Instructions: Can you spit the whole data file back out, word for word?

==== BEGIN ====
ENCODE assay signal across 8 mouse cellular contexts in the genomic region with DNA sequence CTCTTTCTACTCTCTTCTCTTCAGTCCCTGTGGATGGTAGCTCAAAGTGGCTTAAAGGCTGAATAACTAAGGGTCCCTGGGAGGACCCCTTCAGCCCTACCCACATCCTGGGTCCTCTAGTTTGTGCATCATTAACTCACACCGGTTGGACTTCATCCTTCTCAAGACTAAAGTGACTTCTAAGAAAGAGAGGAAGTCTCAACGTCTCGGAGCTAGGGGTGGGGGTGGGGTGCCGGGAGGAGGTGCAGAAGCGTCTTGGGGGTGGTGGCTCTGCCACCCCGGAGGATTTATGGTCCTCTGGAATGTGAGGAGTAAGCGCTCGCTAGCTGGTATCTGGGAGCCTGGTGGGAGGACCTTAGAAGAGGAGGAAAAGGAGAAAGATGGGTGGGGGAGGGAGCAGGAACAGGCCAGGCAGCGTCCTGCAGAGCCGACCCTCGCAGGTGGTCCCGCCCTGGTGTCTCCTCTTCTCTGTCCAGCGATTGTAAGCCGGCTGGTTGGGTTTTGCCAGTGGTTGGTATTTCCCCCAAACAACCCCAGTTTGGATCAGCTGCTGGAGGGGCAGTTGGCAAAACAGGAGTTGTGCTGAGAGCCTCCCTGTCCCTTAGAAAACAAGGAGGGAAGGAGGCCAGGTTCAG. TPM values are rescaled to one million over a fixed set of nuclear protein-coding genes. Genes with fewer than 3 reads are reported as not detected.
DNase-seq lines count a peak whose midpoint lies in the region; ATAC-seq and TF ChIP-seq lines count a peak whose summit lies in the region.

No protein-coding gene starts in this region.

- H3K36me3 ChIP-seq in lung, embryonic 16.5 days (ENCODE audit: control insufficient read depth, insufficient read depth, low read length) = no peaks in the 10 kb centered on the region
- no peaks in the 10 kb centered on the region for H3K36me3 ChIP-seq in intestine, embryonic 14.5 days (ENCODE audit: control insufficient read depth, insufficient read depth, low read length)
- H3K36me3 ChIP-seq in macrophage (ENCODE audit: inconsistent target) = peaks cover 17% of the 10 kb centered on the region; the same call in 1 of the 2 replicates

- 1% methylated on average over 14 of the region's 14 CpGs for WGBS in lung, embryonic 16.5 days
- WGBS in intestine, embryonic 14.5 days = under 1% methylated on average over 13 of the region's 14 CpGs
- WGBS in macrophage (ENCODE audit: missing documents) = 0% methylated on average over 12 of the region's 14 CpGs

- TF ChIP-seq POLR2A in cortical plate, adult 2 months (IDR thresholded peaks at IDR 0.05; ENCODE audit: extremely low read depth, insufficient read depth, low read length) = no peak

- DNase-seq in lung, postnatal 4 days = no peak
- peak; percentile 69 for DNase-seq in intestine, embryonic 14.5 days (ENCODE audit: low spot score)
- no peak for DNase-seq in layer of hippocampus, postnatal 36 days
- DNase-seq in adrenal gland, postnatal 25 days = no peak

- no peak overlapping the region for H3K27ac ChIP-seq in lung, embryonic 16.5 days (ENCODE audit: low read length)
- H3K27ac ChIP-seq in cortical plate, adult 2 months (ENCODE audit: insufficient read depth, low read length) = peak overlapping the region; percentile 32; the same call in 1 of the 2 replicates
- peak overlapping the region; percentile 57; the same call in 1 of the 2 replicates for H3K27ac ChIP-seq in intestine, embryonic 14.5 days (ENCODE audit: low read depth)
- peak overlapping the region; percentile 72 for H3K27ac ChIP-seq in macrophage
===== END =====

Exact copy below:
ENCODE assay signal across 8 mouse cellular contexts in the genomic region with DNA sequence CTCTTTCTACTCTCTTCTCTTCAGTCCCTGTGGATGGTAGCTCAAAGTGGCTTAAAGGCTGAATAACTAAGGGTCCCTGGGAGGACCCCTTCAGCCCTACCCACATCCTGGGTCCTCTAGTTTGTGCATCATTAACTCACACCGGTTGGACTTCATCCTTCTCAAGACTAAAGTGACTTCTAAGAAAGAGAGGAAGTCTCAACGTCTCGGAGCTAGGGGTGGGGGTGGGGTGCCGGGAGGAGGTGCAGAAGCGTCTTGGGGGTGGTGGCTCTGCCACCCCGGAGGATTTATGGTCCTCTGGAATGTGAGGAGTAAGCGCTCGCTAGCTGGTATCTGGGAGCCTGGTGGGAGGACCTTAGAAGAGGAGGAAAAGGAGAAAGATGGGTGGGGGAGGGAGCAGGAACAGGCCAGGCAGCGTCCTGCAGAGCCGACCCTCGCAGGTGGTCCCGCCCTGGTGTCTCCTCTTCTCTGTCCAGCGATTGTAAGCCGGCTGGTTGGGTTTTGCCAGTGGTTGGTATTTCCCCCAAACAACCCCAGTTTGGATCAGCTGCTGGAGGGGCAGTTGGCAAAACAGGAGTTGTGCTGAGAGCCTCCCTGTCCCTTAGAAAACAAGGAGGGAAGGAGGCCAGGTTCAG. TPM values are rescaled to one million over a fixed set of nuclear protein-coding genes. Genes with fewer than 3 reads are reported as not detected.
DNase-seq lines count a peak whose midpoint lies in the region; ATAC-seq and TF ChIP-seq lines count a peak whose summit lies in the region.

No protein-coding gene starts in this region.

- H3K36me3 ChIP-seq in lung, embryonic 16.5 days (ENCODE audit: control insufficient read depth, insufficient read depth, low read length) = no peaks in the 10 kb centered on the region
- no peaks in the 10 kb centered on the region for H3K36me3 ChIP-seq in intestine, embryonic 14.5 days (ENCODE audit: control insufficient read depth, insufficient read depth, low read length)
- H3K36me3 ChIP-seq in macrophage (ENCODE audit: inconsistent target) = peaks cover 17% of the 10 kb centered on the region; the same call in 1 of the 2 replicates

- 1% methylated on average over 14 of the region's 14 CpGs for WGBS in lung, embryonic 16.5 days
- WGBS in intestine, embryonic 14.5 days = under 1% methylated on average over 13 of the region's 14 CpGs
- WGBS in macrophage (ENCODE audit: missing documents) = 0% methylated on average over 12 of the region's 14 CpGs

- TF ChIP-seq POLR2A in cortical plate, adult 2 months (IDR thresholded peaks at IDR 0.05; ENCODE audit: extremely low read depth, insufficient read depth, low read length) = no peak

- DNase-seq in lung, postnatal 4 days = no peak
- peak; percentile 69 for DNase-seq in intestine, embryonic 14.5 days (ENCODE audit: low spot score)
- no peak for DNase-seq in layer of hippocampus, postnatal 36 days
- DNase-seq in adrenal gland, postnatal 25 days = no peak

- no peak overlapping the region for H3K27ac ChIP-seq in lung, embryonic 16.5 days (ENCODE audit: low read length)
- H3K27ac ChIP-seq in cortical plate, adult 2 months (ENCODE audit: insufficient read depth, low read length) = peak overlapping the region; percentile 32; the same call in 1 of the 2 replicates
- peak overlapping the region; percentile 57; the same call in 1 of the 2 replicates for H3K27ac ChIP-seq in intestine, embryonic 14.5 days (ENCODE audit: low read depth)
- peak overlapping the region; percentile 72 for H3K27ac ChIP-seq in macrophage